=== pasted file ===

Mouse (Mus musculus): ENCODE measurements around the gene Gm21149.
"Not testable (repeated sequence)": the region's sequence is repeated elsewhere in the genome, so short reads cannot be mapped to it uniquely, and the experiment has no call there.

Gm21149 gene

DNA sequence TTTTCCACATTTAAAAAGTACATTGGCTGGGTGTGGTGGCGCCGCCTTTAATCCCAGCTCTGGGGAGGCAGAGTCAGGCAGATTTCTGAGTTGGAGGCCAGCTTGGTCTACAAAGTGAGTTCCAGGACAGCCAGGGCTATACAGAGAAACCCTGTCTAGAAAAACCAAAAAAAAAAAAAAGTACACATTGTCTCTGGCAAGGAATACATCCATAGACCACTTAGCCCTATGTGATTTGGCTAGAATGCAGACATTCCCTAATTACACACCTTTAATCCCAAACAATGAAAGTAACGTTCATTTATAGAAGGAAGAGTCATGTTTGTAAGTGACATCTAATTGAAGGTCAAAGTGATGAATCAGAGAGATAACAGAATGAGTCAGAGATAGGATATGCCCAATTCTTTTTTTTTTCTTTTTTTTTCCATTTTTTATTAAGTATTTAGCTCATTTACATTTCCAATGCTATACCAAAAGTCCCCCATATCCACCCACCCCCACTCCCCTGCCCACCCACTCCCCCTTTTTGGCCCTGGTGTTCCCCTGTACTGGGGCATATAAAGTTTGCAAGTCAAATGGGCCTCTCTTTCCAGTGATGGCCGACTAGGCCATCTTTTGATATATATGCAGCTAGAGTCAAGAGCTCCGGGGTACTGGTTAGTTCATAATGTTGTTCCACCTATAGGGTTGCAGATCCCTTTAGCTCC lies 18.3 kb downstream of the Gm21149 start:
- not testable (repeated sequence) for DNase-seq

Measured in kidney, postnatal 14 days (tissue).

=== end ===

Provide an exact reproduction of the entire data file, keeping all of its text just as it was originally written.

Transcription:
Mouse (Mus musculus): ENCODE measurements around the gene Gm21149.
"Not testable (repeated sequence)": the region's sequence is repeated elsewhere in the genome, so short reads cannot be mapped to it uniquely, and the experiment has no call there.

Gm21149 gene

DNA sequence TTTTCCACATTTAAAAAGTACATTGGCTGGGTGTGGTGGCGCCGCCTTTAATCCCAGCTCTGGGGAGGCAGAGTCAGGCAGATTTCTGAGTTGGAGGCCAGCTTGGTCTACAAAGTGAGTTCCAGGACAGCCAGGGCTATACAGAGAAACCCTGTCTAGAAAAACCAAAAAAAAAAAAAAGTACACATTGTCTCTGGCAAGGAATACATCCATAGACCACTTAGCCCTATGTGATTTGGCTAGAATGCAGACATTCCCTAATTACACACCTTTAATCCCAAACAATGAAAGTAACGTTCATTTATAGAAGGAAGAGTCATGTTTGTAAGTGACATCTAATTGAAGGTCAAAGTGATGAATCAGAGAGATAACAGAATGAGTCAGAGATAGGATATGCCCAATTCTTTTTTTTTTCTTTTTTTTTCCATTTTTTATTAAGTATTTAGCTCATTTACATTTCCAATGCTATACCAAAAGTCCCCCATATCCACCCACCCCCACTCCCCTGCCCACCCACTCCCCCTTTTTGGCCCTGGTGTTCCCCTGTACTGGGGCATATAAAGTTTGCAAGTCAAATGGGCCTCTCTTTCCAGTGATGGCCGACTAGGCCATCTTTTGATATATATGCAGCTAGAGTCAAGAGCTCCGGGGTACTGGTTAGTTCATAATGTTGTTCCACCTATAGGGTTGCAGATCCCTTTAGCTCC lies 18.3 kb downstream of the Gm21149 start:
- not testable (repeated sequence) for DNase-seq

Measured in kidney, postnatal 14 days (tissue).